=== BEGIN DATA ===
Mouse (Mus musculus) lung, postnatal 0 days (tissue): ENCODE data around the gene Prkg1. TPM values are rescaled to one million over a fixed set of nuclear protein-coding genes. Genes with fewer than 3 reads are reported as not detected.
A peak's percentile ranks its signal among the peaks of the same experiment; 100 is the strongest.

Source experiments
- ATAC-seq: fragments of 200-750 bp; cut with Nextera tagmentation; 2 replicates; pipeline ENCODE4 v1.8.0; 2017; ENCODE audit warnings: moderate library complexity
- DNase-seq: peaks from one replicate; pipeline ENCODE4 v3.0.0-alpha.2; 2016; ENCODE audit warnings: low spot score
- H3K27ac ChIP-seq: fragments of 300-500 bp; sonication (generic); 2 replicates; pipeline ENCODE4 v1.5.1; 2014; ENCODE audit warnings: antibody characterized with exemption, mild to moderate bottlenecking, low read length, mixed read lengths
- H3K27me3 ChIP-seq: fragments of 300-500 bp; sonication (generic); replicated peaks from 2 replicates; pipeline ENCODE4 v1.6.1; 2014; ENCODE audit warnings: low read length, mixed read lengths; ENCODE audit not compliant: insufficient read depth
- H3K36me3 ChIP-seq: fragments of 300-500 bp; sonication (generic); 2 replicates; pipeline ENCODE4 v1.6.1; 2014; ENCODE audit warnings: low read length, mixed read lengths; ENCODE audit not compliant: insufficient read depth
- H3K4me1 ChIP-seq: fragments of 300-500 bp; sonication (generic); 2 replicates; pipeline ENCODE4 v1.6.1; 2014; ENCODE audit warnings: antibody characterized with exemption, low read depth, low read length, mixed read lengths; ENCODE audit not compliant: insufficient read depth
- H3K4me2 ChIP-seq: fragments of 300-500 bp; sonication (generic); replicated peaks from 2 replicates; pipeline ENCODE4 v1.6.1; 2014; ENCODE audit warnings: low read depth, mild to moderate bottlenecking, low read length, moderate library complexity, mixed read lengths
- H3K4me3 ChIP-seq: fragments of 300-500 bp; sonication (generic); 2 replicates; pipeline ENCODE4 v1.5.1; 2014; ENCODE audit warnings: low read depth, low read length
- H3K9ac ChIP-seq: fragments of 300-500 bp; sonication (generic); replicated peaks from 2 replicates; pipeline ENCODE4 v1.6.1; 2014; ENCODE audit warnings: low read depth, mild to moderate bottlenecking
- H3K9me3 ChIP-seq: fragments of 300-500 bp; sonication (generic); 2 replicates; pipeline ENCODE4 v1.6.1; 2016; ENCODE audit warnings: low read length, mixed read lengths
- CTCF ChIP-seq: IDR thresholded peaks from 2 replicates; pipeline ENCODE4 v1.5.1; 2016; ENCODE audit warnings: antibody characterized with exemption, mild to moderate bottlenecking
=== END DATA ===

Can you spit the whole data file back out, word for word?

Mouse (Mus musculus) lung, postnatal 0 days (tissue): ENCODE data around the gene Prkg1. TPM values are rescaled to one million over a fixed set of nuclear protein-coding genes. Genes with fewer than 3 reads are reported as not detected.
A peak's percentile ranks its signal among the peaks of the same experiment; 100 is the strongest.

Source experiments
- ATAC-seq: fragments of 200-750 bp; cut with Nextera tagmentation; 2 replicates; pipeline ENCODE4 v1.8.0; 2017; ENCODE audit warnings: moderate library complexity
- DNase-seq: peaks from one replicate; pipeline ENCODE4 v3.0.0-alpha.2; 2016; ENCODE audit warnings: low spot score
- H3K27ac ChIP-seq: fragments of 300-500 bp; sonication (generic); 2 replicates; pipeline ENCODE4 v1.5.1; 2014; ENCODE audit warnings: antibody characterized with exemption, mild to moderate bottlenecking, low read length, mixed read lengths
- H3K27me3 ChIP-seq: fragments of 300-500 bp; sonication (generic); replicated peaks from 2 replicates; pipeline ENCODE4 v1.6.1; 2014; ENCODE audit warnings: low read length, mixed read lengths; ENCODE audit not compliant: insufficient read depth
- H3K36me3 ChIP-seq: fragments of 300-500 bp; sonication (generic); 2 replicates; pipeline ENCODE4 v1.6.1; 2014; ENCODE audit warnings: low read length, mixed read lengths; ENCODE audit not compliant: insufficient read depth
- H3K4me1 ChIP-seq: fragments of 300-500 bp; sonication (generic); 2 replicates; pipeline ENCODE4 v1.6.1; 2014; ENCODE audit warnings: antibody characterized with exemption, low read depth, low read length, mixed read lengths; ENCODE audit not compliant: insufficient read depth
- H3K4me2 ChIP-seq: fragments of 300-500 bp; sonication (generic); replicated peaks from 2 replicates; pipeline ENCODE4 v1.6.1; 2014; ENCODE audit warnings: low read depth, mild to moderate bottlenecking, low read length, moderate library complexity, mixed read lengths
- H3K4me3 ChIP-seq: fragments of 300-500 bp; sonication (generic); 2 replicates; pipeline ENCODE4 v1.5.1; 2014; ENCODE audit warnings: low read depth, low read length
- H3K9ac ChIP-seq: fragments of 300-500 bp; sonication (generic); replicated peaks from 2 replicates; pipeline ENCODE4 v1.6.1; 2014; ENCODE audit warnings: low read depth, mild to moderate bottlenecking
- H3K9me3 ChIP-seq: fragments of 300-500 bp; sonication (generic); 2 replicates; pipeline ENCODE4 v1.6.1; 2016; ENCODE audit warnings: low read length, mixed read lengths
- CTCF ChIP-seq: IDR thresholded peaks from 2 replicates; pipeline ENCODE4 v1.5.1; 2016; ENCODE audit warnings: antibody characterized with exemption, mild to moderate bottlenecking